No one does offseason drama like Aaron Rodgers and for the second straight year, no one seems to have any idea how things are going to play out with the Packers quarterback. 

Last week, there was a report that the Packers were ready to move on from their star quarterback, but as it turns out, that might not actually be the case. During an interview on "The Rich Eisen Show" this week, Tom Pelissero of NFL Media made it sound like there was a good chance that Rodgers could end up back in Green Bay in 2023, but that there would be one big condition attached to his return: He'd have to be all in. 

"If he wants to return to Green Bay and as long as he's fully bought in, the Packers want him back," Pelissero said. "They had good conversations after the season."

Pelissero's comments were echoed by ESPN's Jeff Darlington, who was told by a source on Wednesday that the most likely scenario is that Rodgers would return to Green Bay. 

"I had with a [conversation with a] very important Green Bay Packers source who, quite honestly, believes that Aaron Rodgers will be back with the Packers and that all of this is being overhyped," Darlington said. "He looks at the contract that Aaron Rodgers signed last year and the commitment that he gave to the team and believes that at the end of the day, Aaron Rodgers will be back with the Packers."

Those comments both contradict a report from last week from longtime Packers beat writer Bob McGinn, who said the Packers are ready to move on from Rodgers and that they're "disgusted" with their quarterback.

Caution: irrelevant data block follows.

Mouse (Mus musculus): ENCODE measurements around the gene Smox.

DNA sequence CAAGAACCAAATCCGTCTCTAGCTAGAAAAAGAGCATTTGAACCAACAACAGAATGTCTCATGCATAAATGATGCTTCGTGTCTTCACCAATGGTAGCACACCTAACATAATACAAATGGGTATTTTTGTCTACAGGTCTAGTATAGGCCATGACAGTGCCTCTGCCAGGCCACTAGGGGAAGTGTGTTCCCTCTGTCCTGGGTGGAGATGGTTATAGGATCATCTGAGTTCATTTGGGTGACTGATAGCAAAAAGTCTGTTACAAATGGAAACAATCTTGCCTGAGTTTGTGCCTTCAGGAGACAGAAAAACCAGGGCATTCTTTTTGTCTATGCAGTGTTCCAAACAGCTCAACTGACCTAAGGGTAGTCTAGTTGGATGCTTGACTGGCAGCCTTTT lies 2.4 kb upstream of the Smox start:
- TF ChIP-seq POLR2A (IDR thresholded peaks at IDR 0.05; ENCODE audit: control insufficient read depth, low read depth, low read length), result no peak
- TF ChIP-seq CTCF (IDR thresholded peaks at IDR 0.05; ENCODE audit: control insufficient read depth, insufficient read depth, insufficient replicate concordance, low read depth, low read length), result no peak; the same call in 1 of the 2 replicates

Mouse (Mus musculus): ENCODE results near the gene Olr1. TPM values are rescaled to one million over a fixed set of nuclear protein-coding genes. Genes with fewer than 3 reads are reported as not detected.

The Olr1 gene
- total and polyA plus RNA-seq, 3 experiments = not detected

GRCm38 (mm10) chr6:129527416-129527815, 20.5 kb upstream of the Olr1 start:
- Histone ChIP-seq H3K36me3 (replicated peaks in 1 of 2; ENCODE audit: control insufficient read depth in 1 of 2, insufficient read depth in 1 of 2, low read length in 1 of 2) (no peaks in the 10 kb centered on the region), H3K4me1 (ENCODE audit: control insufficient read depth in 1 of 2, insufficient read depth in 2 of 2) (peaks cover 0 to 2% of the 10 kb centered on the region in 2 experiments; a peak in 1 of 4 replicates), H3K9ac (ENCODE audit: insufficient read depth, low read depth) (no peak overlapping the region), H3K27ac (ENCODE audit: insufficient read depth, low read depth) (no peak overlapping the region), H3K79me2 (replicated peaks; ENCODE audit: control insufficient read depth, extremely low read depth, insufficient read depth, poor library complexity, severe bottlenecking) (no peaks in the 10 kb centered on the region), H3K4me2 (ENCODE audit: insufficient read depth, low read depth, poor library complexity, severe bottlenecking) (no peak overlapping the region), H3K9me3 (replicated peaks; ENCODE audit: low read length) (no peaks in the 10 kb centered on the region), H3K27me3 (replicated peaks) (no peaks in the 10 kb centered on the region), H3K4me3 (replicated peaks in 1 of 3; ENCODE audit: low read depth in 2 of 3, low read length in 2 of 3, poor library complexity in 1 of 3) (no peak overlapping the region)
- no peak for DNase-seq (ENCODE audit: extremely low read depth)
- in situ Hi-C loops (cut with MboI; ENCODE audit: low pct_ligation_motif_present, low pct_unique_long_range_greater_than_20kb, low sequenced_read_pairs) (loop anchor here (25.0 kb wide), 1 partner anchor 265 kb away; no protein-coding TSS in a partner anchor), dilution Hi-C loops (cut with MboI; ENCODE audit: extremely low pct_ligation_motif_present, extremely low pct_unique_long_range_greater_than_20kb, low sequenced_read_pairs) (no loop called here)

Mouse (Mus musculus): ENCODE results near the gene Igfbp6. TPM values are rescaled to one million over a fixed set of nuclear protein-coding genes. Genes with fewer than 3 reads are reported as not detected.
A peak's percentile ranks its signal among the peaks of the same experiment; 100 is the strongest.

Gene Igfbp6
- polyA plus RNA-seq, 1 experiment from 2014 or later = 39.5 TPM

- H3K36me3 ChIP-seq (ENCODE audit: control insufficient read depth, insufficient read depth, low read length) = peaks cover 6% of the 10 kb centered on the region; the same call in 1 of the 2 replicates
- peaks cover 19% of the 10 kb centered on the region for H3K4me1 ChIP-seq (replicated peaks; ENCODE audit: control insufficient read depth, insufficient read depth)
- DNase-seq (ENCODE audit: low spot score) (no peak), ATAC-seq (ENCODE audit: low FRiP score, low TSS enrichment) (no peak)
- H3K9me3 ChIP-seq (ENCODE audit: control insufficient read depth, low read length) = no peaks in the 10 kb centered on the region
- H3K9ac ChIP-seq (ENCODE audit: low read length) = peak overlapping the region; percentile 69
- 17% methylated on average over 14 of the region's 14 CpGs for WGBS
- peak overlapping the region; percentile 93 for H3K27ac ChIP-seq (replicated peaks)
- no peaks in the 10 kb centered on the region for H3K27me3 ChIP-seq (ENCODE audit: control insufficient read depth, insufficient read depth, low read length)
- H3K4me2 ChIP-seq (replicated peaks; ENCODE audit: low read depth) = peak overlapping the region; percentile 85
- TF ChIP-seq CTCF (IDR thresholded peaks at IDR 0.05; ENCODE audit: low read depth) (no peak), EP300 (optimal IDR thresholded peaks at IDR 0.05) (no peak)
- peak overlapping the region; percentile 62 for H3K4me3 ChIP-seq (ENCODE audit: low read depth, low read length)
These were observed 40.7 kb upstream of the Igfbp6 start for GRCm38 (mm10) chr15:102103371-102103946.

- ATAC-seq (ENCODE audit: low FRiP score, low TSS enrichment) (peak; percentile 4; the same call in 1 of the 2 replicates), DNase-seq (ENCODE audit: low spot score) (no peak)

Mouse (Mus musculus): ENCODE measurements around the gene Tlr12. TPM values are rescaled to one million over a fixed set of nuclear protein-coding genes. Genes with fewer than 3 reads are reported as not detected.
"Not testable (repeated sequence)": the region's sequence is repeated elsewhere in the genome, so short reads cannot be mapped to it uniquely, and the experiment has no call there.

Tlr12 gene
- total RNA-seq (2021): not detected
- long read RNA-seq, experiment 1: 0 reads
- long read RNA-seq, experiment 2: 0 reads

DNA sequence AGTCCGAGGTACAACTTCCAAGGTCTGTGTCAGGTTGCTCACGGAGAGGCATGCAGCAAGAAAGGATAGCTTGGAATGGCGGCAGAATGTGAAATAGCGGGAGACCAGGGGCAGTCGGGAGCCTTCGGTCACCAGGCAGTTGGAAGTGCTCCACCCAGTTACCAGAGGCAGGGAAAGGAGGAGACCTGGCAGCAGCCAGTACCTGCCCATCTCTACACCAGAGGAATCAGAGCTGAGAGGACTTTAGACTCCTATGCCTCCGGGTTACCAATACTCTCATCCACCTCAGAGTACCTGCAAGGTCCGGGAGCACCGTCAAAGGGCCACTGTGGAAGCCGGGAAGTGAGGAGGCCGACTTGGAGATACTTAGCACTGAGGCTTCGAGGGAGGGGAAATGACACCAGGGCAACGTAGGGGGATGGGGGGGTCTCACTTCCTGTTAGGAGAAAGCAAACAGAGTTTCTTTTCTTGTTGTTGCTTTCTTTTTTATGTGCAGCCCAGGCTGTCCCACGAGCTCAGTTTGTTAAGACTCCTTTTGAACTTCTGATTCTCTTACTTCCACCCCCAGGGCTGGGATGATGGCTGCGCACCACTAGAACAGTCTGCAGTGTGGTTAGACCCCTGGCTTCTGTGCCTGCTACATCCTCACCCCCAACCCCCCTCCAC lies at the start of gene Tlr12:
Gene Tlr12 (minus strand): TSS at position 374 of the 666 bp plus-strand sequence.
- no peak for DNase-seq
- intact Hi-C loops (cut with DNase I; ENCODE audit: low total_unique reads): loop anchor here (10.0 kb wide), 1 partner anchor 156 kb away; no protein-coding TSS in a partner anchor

"They are done with Rodgers," McGinn said on a podcast with GoLong's Tyler Dunne. "He's not coming back. I mean, they're disgusted with him, and they're done with him. And they're moving on."

McGinn also noted that everyone in the organization was ready to move on, from president Mark Murphy to general manager Brian Gutekunst to coach Matt LaFleur. 

"They've turned the page," McGinn said. "They don't see Rodgers as a guy who's really working hard anymore."

It's completely possible that the front office doesn't think he's working as hard as he used to, but it's also possible that they still like him and that they're willing to leave a door open for his return. As Pelissero noted, the Packers want him to be "fully bought in" if he's going to play and that likely means the team would like to see Rodgers attend OTAs and other spring workouts, which are all voluntary. Rodgers skipped out on spring practices last year, which quickly became a storyline in Green Bay

Although there's been plenty of trade speculation involving Rodgers this offseason, let's not forget that he said in late January that he would love to "finish" his career with the Packers. 

"I have a lot of love for what's gone on in Green Bay. And I'd love to finish there, I would," Rodgers said. 

Right now, the ball is in Rodgers' court. The Packers can't make a move until they know what he wants to do and he apparently isn't going to decide what he wants to do until he's done with his darkness retreat, which is where he sits in the dark for four straight days. 

Does sitting in the dark help? Apparently, it does. The four-time MVP said last week that he would be closer to making a decision about his NFL future once he came out of the dark. 

"It's an opportunity to do a little self-reflection in some isolation and after that, I feel like I'll be a lot closer to that final, final decision," Rodgers said of his darkness retreat. 

ESPN is reporting Rodgers ended his retreat on Wednesday. Now he'll have to decide if he wants to return to Green Bay, if he wants to retire or if he's open to a trade. Based on the comments from both Pelissero and Darlington, it seems that option "A" is looking very realistic.